Why we need to listen to the child’s voice

A review is to be held into the tragic case of Arthur Labinjo-Hughes who died during lockdown in June 2020

A review is to be held into the tragic case of Arthur Labinjo-Hughes who died during lockdown in June 2020

Authur Labinjo-Hughes and Star Hobson
Authur Labinjo-Hughes and Star Hobson Picture: PA Alamy/West Yorkshire Police

A national review has been called into the shocking case of Arthur Labinjo-Hughes, the six-year-old boy who was tortured and killed by his father and stepmother.

The review was announced by education secretary for England Nadhim Zahawi, who has said it will examine the case, identify potential improvements and assess how the various agencies involved worked together.

Arthur’s case – and now that of Star Hobson – are only the latest to hit the headlines; among the others perhaps the most high profile being Peter Connelly (Baby P), Daniel Pelka and Victoria Climbié.

Throughout the court case it emerged that Arthur, from Solihull, had been known to social services, yet no action had been taken, and this will be part of the review.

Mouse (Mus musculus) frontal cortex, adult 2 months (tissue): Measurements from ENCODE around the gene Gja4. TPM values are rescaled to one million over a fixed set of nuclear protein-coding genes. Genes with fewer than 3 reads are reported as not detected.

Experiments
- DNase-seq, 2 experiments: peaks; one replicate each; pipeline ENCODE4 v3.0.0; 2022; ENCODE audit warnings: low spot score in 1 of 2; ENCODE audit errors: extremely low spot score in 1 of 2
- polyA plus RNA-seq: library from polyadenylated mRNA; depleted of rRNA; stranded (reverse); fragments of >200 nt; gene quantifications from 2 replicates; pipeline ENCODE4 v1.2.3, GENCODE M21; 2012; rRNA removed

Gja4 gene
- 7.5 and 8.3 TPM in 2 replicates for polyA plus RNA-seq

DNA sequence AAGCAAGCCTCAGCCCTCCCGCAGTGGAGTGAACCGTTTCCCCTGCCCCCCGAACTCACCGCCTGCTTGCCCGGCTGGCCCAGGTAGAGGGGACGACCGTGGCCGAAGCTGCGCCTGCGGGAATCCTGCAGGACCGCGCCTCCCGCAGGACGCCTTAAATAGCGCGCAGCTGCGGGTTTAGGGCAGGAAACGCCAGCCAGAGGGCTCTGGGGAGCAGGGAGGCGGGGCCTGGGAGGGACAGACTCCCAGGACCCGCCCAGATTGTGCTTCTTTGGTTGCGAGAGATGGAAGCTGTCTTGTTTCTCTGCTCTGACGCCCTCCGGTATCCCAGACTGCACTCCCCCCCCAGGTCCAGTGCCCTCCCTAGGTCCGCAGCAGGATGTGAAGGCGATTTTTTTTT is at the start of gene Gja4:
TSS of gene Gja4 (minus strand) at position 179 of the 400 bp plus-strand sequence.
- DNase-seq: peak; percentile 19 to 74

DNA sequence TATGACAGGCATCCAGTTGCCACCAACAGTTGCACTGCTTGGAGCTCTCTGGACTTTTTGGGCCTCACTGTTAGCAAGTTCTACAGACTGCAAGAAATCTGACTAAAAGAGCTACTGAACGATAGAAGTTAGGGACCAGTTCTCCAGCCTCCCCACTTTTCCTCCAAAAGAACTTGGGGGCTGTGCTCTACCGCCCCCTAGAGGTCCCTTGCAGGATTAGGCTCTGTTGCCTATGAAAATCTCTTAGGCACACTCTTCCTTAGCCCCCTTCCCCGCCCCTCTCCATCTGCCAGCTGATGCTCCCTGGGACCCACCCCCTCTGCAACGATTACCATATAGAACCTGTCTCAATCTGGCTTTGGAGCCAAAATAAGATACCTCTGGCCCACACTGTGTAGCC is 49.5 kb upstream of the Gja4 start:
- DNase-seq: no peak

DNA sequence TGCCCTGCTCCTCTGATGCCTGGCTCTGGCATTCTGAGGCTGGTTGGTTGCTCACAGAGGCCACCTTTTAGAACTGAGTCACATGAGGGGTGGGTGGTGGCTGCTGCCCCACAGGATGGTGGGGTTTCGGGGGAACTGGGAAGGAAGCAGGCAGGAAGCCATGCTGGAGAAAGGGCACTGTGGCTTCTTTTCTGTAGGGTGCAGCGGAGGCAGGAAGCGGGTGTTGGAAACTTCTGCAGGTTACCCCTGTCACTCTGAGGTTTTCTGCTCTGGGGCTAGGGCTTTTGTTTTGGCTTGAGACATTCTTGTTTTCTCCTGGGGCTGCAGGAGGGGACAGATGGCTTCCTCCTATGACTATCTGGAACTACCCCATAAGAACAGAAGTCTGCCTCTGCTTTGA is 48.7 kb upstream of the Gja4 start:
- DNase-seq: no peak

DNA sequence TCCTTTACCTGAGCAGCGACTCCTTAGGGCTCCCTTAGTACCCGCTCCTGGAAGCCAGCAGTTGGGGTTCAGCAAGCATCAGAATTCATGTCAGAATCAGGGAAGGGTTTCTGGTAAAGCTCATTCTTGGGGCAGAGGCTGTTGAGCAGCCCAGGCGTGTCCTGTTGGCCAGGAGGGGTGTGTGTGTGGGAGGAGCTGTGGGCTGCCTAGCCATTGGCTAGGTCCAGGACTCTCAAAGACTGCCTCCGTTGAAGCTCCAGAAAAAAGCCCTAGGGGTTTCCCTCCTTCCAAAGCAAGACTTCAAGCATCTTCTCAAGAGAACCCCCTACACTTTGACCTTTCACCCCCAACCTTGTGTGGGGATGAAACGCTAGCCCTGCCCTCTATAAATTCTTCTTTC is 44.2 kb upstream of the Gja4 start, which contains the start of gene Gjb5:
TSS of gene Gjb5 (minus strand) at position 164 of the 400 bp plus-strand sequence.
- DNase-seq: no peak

It is also known, however, that services across the country are overstretched. How any service can curb the actions of two people who wilfully mislead them is a question the review needs to tackle.

Another area the review will consider is that Arthur died during lockdown in June 2020 – as did Star in September 2020.

Many concerns have been raised about children’s safety and mental health during the COVID-19 pandemic, particularly during lockdowns.

What part the lockdowns played in Arthur’s death and the response from professionals should be examined. But warnings about children’s vulnerability while essential services such as the NHS are struggling to cope with demand have been made for a long time.

England’s children’s commissioner Dame Rachel de Souza will speak for many nurses when she said Arthur’s case emphasises the need to hear the child’s voice.

Arthur begged for help, but no one heard him, and this is perhaps the most distressing detail of his ordeal,’ she said.

Figures show that, during 2020, in England alone 13 children were killed by their parents and 22 children died as a result of severe physical abuse.

An independent review of children’s social care in England is already underway and its report is due next year.

Hopefully, these reviews will help us to hear the voice of the child more clearly.